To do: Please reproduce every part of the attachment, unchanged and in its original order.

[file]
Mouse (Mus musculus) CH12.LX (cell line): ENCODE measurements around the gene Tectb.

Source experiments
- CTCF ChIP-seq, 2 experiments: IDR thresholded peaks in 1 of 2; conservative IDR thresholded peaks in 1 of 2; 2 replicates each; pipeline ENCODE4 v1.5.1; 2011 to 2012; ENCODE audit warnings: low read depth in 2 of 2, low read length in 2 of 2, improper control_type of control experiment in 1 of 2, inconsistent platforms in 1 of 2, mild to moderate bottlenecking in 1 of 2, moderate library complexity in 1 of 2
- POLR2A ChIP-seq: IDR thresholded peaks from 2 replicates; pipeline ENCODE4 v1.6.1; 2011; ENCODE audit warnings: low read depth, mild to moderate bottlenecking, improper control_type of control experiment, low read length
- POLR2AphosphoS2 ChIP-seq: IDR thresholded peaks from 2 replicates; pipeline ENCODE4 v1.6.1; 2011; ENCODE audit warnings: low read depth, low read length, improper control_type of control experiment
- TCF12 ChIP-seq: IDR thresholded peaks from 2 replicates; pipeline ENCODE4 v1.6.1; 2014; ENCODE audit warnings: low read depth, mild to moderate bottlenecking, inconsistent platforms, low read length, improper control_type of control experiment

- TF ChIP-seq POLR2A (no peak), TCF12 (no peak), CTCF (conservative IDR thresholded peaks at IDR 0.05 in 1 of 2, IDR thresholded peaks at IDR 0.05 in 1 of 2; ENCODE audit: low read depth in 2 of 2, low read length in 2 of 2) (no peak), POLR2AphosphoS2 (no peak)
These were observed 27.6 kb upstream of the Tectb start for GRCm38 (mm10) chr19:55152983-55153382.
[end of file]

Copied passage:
Mouse (Mus musculus) CH12.LX (cell line): ENCODE measurements around the gene Tectb.

Source experiments
- CTCF ChIP-seq, 2 experiments: IDR thresholded peaks in 1 of 2; conservative IDR thresholded peaks in 1 of 2; 2 replicates each; pipeline ENCODE4 v1.5.1; 2011 to 2012; ENCODE audit warnings: low read depth in 2 of 2, low read length in 2 of 2, improper control_type of control experiment in 1 of 2, inconsistent platforms in 1 of 2, mild to moderate bottlenecking in 1 of 2, moderate library complexity in 1 of 2
- POLR2A ChIP-seq: IDR thresholded peaks from 2 replicates; pipeline ENCODE4 v1.6.1; 2011; ENCODE audit warnings: low read depth, mild to moderate bottlenecking, improper control_type of control experiment, low read length
- POLR2AphosphoS2 ChIP-seq: IDR thresholded peaks from 2 replicates; pipeline ENCODE4 v1.6.1; 2011; ENCODE audit warnings: low read depth, low read length, improper control_type of control experiment
- TCF12 ChIP-seq: IDR thresholded peaks from 2 replicates; pipeline ENCODE4 v1.6.1; 2014; ENCODE audit warnings: low read depth, mild to moderate bottlenecking, inconsistent platforms, low read length, improper control_type of control experiment

- TF ChIP-seq POLR2A (no peak), TCF12 (no peak), CTCF (conservative IDR thresholded peaks at IDR 0.05 in 1 of 2, IDR thresholded peaks at IDR 0.05 in 1 of 2; ENCODE audit: low read depth in 2 of 2, low read length in 2 of 2) (no peak), POLR2AphosphoS2 (no peak)
These were observed 27.6 kb upstream of the Tectb start for GRCm38 (mm10) chr19:55152983-55153382.